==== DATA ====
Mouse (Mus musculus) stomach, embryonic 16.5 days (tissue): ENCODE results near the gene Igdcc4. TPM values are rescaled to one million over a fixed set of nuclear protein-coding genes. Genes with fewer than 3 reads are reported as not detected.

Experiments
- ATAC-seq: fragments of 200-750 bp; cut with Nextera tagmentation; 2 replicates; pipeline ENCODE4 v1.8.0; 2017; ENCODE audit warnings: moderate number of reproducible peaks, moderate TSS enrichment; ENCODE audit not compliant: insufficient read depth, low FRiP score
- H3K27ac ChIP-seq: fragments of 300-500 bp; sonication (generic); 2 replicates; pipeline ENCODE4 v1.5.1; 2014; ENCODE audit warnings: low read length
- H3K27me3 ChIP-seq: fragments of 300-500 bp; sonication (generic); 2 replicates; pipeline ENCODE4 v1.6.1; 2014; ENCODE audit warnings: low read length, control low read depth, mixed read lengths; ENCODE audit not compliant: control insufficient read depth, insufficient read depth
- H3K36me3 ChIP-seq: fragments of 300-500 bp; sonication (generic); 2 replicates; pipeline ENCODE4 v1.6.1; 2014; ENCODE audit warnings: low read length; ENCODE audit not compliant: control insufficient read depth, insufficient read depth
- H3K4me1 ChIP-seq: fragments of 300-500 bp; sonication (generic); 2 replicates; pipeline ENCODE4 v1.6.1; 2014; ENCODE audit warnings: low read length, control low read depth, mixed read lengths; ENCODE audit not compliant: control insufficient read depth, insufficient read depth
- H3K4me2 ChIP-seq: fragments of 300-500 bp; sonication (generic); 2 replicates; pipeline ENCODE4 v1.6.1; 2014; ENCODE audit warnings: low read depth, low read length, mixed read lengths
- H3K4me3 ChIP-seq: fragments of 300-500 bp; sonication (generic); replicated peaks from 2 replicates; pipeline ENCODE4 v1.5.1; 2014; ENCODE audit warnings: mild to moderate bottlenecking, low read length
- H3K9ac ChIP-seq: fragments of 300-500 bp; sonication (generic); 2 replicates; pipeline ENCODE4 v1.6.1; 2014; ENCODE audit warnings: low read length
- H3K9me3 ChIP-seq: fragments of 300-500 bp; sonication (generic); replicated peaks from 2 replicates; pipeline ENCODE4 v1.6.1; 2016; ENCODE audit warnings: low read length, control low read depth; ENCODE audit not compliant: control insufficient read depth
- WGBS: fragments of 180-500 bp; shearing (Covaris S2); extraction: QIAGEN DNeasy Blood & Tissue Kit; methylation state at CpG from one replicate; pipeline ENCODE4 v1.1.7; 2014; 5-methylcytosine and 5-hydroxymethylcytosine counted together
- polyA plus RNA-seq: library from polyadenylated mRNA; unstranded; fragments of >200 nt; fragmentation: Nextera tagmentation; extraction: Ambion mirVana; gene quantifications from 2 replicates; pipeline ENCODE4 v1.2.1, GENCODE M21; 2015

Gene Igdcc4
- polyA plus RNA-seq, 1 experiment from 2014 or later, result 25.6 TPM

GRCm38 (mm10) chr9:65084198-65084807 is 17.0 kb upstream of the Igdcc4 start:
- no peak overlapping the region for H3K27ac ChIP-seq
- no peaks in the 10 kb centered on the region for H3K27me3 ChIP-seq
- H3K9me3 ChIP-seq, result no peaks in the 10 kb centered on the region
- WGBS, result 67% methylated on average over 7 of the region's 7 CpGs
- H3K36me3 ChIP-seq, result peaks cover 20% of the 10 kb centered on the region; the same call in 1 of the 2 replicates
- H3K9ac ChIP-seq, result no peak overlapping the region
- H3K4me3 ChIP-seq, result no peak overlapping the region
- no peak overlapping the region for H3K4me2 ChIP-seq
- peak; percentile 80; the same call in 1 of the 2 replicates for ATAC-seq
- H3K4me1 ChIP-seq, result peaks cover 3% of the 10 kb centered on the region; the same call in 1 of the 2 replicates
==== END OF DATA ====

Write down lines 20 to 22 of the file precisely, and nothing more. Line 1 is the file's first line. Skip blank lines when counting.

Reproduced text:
- WGBS, result 67% methylated on average over 7 of the region's 7 CpGs
- H3K36me3 ChIP-seq, result peaks cover 20% of the 10 kb centered on the region; the same call in 1 of the 2 replicates
- H3K9ac ChIP-seq, result no peak overlapping the region